Taxman
11-07-2006, 02:51 PM
. . .and it was an old school lever machine, which really is one of the greatest sounds in the world. I have never even been in the same room with one of those.

YouStayClassy
11-07-2006, 03:09 PM
I voted yes on 87 and against the Terminator. No way I'm gonna let Skynet take of the world!

Come on man.... it won't be as bad as the propaganda movies make it out to be. Skynet has a genuine benelovent plan for us all....

costello
11-07-2006, 03:20 PM
Demcrat for governor, because I haven't heard a believable bad word about his performance over the past 2 years. Republicans for everything else. Yes for one ballot question ("No part of a person's property shall be taken by eminent domain and transferred, directly or indirectly, to another person if the taking is for the purpose of private development or other private use of the property."), no for another (changing state rep. districts).

- B

Hey, looks like we see eye to eye on a lot of things.

PeterSparker
11-07-2006, 03:39 PM
I have never even been in the same room with one of those.

Ah really, there are always either 5 or 6 at the school I go to. It's kind of like walking into a time warp because it's an older school anyway and the set up never changes. I'm sure it will eventually, then I'll be one of those old guys talking about how things were back in "my day"...

Taxman
11-08-2006, 04:39 AM
Ask Tom Delay, that was a quote from him.Is he still around? I thought the Republicans dropped him down a well or something.Apparently, he has not gone away. He is on CNN right now claiming that the Democrats did not win the House, claiming that the Democrats are to blame for the deficit, and airing an entire laundry list of similar grievances.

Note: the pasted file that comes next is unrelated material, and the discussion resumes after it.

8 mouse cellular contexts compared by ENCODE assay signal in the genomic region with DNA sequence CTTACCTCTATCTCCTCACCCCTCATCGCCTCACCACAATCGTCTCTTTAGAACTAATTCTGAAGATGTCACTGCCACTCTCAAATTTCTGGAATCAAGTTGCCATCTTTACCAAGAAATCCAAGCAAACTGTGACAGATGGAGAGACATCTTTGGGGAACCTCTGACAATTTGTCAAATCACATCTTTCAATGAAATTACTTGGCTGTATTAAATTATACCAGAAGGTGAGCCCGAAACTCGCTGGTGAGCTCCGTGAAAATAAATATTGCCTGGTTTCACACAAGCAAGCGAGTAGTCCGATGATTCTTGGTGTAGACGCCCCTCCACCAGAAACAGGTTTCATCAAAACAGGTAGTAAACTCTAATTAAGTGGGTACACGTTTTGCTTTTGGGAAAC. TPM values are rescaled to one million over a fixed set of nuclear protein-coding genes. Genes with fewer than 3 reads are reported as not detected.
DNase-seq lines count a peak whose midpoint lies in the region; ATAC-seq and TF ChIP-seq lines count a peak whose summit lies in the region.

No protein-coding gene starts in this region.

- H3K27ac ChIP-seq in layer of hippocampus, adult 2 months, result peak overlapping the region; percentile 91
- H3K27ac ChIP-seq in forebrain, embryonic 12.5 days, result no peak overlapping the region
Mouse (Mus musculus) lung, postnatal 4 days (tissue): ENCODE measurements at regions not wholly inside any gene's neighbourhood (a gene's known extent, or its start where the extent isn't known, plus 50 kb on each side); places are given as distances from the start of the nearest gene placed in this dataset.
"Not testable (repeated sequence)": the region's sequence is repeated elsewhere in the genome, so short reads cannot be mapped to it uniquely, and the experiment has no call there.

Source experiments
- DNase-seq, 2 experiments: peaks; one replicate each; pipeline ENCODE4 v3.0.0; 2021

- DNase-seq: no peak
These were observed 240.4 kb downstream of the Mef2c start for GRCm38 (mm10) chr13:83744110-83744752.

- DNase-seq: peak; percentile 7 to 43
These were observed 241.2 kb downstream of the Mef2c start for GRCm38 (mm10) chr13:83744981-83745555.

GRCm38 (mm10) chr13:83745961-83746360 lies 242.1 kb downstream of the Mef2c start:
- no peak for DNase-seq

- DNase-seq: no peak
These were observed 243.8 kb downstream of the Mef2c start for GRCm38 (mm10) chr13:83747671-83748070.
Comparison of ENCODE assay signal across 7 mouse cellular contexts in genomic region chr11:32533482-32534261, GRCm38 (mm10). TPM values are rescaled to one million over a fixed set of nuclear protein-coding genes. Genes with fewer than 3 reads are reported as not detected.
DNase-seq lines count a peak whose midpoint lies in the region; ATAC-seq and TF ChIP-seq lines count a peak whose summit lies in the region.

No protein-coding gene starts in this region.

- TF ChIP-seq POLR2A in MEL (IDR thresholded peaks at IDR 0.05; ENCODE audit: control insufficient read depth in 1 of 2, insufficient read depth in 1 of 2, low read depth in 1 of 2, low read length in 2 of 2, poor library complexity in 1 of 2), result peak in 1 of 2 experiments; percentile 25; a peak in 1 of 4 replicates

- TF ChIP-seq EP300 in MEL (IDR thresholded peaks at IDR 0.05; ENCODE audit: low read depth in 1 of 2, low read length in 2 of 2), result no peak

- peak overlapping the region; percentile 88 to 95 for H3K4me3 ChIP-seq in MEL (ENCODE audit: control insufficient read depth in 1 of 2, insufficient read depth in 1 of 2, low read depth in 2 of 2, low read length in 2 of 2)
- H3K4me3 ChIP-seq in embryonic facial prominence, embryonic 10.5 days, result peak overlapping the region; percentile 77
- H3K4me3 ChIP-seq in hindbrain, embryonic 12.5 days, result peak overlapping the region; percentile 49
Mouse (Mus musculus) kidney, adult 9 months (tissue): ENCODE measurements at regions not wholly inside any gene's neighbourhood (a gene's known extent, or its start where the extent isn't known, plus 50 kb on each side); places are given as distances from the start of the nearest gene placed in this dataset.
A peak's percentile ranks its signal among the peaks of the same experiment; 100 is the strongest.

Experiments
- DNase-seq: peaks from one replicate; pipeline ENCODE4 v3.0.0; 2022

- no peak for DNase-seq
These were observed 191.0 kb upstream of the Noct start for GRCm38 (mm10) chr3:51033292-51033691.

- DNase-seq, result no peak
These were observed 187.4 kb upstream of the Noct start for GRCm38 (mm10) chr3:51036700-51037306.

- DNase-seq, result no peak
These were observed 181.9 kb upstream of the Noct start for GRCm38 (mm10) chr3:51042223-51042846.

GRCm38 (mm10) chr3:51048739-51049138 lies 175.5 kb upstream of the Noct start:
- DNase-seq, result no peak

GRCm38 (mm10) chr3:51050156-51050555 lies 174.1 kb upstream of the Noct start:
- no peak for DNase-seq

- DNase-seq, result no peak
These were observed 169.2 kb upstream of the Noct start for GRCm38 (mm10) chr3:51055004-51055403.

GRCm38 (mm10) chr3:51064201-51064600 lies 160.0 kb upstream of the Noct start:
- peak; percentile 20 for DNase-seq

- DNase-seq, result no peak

xyzzy
11-08-2006, 04:52 AM
Apparently, he has not gone away. He is on CNN right now claiming that the Democrats did not win the House, claiming that the Democrats are to blame for the deficit, and airing an entire laundry list of similar grievances.

Seriously?

Ryan_ZOOM_Turner
11-08-2006, 04:54 AM
pen and paper

Doug
11-08-2006, 05:17 AM
My voting was by touch screen.

And I voted Gotti over Bush.

WAKKAJAWAKKA
11-08-2006, 05:23 AM
With My Eyes Closed.

Wayno.

SteveZegers
11-08-2006, 05:25 AM
Ah really, there are always either 5 or 6 at the school I go to. It's kind of like walking into a time warp because it's an older school anyway and the set up never changes. I'm sure it will eventually, then I'll be one of those old guys talking about how things were back in "my day"...

Any idea when the state is updating? I love those old machines, but they really do seem so out of date.